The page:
Until recently, NASA faced a severe plutonium shortage that jeopardized future deep-space missions. In 2013 the U.S. Department of Energy announced, after a 25-year pause, that it would restart production of plutonium 238—the backbone of long-lasting nuclear batteries that have powered numerous missions since 1969. Yet the damage from the hiatus was already done. By 2021 the new effort will yield only enough of the radioactive fuel to make about two and a half nuclear battery modules a year. (The Mars rover Curiosity alone needed eight modules.) This paucity, plus the small existing stockpile, is barely adequate for the next decade of planned planetary missions to destinations such as the icy moons of Jupiter and Saturn. So NASA has been investigating alternatives. It recently become interested in a seafaring candidate: a military technology that has propelled U.S. Navy torpedoes.

The navy first experimented with Stored Chemical Energy Power Systems (SCEPS) in the 1920s, but it was not until the 1980s that engineers at Pennsylvania State University adapted the technology for warheads that could go fast enough and deep enough in their hunt for Soviet submarines. SCEPS harnesses the chemical reaction of two energy-dense reactants that remain stored and separated until needed. In torpedoes, the system commonly holds its energy in reserve as a solid block of lithium and a tank of the inert gas sulfur hexafluoride. When triggered, the combustion reaction of the two materials creates heat that turns the weapon's steam turbine to produce thousands of kilowatts of power.

The NASA version would tweak that chemical recipe. Michael Paul, a space systems engineer at Penn State, has proposed a demonstration mission to Venus, where a SCEPS-enabled robotic lander would draw on the planet's atmospheric carbon dioxide to burn the lithium. The resulting heat could drive an electrical generator to produce about three lightbulbs' worth of power, a sizable budget for space missions. (The Mars rovers Spirit and Opportunity ran on about one lightbulb's worth of solar power.) In July, Paul received half a million dollars in funding through the NASA Innovative Advanced Concepts program to measure the exact efficiency of carbon dioxide and lithium in this configuration. He will also work with planetary scientists to make recommendations to the space agency about other mission applications.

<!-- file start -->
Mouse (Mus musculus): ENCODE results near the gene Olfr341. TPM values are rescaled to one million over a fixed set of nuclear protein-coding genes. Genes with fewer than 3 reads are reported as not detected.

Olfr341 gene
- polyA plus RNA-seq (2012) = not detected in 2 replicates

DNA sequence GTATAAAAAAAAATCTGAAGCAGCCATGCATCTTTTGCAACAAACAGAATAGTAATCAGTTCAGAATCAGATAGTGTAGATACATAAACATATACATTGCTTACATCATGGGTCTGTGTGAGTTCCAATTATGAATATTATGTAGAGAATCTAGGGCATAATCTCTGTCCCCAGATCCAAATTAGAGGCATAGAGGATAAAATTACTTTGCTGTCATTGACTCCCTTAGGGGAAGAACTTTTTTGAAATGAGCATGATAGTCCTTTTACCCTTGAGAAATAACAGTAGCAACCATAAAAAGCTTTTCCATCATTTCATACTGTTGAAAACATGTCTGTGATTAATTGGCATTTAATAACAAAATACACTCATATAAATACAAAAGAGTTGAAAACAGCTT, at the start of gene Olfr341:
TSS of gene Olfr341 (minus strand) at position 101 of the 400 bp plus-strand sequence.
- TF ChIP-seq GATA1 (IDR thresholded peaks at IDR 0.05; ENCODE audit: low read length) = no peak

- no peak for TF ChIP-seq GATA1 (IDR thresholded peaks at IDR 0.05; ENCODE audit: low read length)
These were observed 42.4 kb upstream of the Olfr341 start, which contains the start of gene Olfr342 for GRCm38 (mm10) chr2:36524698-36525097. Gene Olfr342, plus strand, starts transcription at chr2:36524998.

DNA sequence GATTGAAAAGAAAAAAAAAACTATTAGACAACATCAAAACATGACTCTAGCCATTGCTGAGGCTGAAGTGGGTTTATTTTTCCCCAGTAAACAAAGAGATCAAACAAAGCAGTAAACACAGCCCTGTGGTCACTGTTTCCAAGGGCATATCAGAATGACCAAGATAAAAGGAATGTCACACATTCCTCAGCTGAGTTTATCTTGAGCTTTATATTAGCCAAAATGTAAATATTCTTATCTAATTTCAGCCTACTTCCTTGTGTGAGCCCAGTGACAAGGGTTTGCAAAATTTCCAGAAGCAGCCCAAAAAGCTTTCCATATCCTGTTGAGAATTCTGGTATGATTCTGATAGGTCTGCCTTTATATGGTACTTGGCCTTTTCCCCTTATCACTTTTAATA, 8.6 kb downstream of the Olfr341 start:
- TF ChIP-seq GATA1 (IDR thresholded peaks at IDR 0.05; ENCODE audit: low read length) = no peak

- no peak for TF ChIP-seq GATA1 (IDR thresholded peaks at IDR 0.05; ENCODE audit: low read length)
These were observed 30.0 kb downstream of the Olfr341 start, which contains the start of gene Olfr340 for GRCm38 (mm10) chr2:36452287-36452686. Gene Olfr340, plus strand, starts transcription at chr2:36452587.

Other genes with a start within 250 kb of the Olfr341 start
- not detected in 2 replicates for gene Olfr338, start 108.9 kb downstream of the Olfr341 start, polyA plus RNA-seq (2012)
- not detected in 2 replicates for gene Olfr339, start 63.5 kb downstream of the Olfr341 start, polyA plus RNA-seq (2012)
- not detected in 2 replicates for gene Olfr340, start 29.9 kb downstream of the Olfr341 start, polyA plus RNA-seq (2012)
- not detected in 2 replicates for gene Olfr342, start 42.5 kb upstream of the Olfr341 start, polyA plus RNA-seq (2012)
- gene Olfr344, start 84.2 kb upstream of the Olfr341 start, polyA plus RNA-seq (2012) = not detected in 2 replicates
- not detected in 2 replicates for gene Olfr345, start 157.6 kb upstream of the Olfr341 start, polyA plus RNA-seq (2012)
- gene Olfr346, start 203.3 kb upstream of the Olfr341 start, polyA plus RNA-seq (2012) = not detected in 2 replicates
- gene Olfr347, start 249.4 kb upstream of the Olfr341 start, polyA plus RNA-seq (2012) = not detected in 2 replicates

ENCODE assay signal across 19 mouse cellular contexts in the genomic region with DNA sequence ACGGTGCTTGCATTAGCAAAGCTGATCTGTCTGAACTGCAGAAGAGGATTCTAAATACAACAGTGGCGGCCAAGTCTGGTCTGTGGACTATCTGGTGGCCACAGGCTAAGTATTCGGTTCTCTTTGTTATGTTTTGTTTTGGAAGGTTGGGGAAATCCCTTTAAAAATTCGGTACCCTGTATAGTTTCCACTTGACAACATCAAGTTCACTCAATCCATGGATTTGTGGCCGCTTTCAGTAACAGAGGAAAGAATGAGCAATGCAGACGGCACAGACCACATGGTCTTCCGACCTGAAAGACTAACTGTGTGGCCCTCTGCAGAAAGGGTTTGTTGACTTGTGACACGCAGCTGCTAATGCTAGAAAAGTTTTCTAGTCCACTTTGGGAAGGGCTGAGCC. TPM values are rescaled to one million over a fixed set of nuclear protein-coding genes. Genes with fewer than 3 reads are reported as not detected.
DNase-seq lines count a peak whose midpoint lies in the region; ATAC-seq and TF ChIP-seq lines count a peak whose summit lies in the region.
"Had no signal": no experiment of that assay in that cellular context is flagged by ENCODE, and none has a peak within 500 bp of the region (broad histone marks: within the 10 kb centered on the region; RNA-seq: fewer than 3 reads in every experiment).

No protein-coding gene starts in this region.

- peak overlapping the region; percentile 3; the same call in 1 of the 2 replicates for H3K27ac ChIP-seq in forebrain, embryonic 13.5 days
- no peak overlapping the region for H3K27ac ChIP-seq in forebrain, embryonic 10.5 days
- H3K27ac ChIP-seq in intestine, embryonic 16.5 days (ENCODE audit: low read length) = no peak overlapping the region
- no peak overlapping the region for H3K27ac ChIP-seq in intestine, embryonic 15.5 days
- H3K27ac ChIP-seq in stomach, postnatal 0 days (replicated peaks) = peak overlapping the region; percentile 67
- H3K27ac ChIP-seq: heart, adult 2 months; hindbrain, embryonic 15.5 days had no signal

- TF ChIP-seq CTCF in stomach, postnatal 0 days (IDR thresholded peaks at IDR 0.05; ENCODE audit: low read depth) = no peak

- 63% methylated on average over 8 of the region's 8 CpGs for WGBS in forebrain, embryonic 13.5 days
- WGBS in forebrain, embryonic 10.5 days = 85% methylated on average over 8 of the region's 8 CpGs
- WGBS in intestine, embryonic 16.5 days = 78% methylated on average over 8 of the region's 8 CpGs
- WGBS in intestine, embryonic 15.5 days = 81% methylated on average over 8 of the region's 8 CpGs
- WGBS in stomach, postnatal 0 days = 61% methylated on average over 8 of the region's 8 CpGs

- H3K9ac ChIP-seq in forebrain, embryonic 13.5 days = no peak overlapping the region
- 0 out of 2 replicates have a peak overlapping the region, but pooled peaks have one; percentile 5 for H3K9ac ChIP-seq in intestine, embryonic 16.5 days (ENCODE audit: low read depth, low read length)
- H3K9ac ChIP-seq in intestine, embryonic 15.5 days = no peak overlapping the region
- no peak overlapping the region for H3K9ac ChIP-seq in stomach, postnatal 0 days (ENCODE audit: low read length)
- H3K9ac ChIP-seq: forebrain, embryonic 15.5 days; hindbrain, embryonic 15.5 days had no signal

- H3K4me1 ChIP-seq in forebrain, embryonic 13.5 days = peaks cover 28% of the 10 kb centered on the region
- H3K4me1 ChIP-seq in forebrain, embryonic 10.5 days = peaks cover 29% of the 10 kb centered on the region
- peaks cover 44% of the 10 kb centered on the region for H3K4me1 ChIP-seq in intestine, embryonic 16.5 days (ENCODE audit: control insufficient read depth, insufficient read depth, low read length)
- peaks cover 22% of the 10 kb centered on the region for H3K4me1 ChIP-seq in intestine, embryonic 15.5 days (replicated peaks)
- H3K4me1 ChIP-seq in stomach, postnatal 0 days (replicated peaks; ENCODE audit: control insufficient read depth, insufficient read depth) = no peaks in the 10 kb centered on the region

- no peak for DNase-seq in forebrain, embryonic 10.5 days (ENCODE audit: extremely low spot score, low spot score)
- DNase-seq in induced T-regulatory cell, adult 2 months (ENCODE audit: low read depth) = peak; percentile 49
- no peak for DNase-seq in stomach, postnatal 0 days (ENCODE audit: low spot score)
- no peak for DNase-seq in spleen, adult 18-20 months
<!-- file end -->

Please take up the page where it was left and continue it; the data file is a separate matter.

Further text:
Nuclear power remains irreplaceable for deep-space missions intended to operate for years or decades, as Voyager, Cassini and New Horizons have done to much success, says Ralph McNutt, a physicist at the Johns Hopkins University Applied Physics Laboratory and chair of a NASA report this July on the available U.S. plutonium supply. Yet McNutt describes SCEPS as “exciting stuff.”

If Paul's vision comes to fruition, the energy from SCEPS could enhance missions using nuclear batteries or support those on trajectories too far from the sun to rely on solar power. Such technology might someday propel rovers designed to explore permanently shaded craters on the moon, run a Mars lander's drill in a dimly lit region or generate heat to keep a robot's electronics warm on icy Europa. SCEPS could even provide all the muscle behind shorter missions to not too distant destinations that would last days or weeks rather than years.